Recall too the numbers assigned to these chlorophyll molecules: 800 to 850 to 875. They tell an important part of the story, since they represent the wavelengths at which the molecules soak up energy. The longer the wavelength of a ray of light, the lower its frequency, and hence the lower its energy. A molecule can’t store a pulse of energy indefinitely. In this antenna system energy moves naturally from the highest-energy chlorophyll (800) to the lowest (875). There’s a certain probability that the energy can transfer either way, Prince explains, but the probability is much higher that it will transfer to the lower-energy chlorophyll. If it has to go up, it needs to get an extra burst of energy from somewhere-- activation energy--so it’s a natural process to move downward. The system is an energy sink, because energy is lost as it moves through. Isaacs adds, It just makes sense to start from the top and move toward the bottom. (He’s speaking, of course, of the energy levels of the molecules rather than their positions: physically, the energy moves up from 800 to 850, then across to the 875 molecules in LH1, then across again into the reaction center.)
The clever arrangement of the various chlorophylls serves to funnel gathered energy in the right direction--from the LH2 units on the outside of the antenna dish to the LH1 in the middle on down to the reaction center that nestles in LH1’s central hole. That’s where a key step in photosynthesis happens: the energy gathered by LH1 and LH2 pulls an electron out of still another chlorophyll molecule and attaches it to an acceptor molecule. Curiously, the only time anything but energy ever moves in the whole process is the moment when an electron is pulled from its donor and attached to an acceptor. Once that happens, the energy it took to achieve the transfer is stored in chemical form in the acceptor molecule and available for the final work of photosynthesis: the dark reactions, so named because they happen after light has been converted into energy. The dark reactions change carbon dioxide into carbohydrates, for instance, and ultimately make the sugars and proteins the plant lives on.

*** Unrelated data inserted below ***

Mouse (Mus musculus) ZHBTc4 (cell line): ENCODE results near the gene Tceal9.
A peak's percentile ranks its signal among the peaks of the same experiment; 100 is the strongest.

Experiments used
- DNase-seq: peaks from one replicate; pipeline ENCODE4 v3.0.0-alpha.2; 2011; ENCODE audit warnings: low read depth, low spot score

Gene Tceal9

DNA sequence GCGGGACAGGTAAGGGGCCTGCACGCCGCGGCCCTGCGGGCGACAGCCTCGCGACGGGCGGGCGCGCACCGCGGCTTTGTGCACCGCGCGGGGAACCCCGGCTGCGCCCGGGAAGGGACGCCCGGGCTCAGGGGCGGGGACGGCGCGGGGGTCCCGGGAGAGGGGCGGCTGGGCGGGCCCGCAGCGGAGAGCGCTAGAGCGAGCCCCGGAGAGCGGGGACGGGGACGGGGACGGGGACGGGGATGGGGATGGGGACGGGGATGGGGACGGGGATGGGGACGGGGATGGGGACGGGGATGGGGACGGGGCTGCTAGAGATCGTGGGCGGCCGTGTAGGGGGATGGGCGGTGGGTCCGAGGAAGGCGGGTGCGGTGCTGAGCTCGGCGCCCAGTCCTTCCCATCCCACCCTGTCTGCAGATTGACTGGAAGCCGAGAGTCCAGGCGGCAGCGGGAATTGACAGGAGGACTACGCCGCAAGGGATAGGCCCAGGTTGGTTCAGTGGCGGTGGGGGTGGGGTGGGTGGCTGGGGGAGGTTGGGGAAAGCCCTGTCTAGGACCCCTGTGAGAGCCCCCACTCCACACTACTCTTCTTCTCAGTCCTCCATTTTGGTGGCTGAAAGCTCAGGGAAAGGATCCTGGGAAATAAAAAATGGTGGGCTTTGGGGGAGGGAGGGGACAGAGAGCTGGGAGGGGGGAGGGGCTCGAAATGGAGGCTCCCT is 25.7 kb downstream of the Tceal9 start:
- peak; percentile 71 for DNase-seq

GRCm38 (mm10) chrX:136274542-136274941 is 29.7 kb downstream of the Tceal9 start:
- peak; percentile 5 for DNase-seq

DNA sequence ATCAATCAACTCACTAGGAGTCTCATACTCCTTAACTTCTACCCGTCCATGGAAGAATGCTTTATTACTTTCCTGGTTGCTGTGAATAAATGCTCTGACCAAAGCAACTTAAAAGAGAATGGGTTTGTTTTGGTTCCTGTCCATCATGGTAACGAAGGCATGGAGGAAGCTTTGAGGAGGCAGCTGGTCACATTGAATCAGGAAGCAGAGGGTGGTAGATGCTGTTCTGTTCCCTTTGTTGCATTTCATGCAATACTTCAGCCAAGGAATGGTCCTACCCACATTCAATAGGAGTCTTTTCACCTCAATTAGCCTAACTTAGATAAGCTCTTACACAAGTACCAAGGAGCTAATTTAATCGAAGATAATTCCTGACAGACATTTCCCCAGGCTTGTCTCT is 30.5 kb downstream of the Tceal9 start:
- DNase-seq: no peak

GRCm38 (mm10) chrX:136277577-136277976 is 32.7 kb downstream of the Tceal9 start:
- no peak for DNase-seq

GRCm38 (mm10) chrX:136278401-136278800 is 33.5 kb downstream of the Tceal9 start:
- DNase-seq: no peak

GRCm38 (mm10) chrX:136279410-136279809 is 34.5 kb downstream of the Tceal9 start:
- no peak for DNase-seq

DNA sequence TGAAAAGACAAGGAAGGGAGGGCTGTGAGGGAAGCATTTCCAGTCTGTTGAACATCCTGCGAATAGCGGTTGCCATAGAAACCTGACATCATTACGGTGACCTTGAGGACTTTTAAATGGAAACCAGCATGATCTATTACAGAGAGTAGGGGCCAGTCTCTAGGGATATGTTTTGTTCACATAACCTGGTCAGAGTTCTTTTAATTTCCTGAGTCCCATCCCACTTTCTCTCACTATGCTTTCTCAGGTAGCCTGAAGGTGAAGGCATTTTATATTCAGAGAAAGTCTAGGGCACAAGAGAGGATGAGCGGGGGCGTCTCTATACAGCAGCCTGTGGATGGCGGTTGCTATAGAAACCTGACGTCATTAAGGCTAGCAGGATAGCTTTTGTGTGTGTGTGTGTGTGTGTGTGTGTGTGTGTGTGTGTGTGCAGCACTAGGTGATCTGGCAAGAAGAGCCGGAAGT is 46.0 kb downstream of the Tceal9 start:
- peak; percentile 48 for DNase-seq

Major discoveries like LH2, the analogous (if much more confusingly laid out) green plant light-harvesting complex, and the reaction center have been following each other rapidly since the late 1980s. Not only is the photosynthetic task they perform of overwhelming ecological importance, it has great practical potential too. LH2’s fierce efficiency in harvesting and transmitting light energy is no mere parlor trick. The best man-made solar collector, Prince observes, is 15 percent efficient. But LH2 is 90 percent efficient. I’d call that a blueprint for a very effective solar collector. Might someone, someday soon, clone LH2 or imitate its structure with other chemicals, and--just by painting it onto a solar panel--achieve a sixfold improvement in energy collection? Antenna complexes, Prince concludes, might conceivably make solar heating systems work even here in cloudy old Scotland.
True beauty really does warm your heart.
LH2, that coy beauty, led the Glasgow team on a merry chase for over a decade. Snaring it required X-ray crystallography, an exacting technology that involves arduous work even before you get to the X-rays.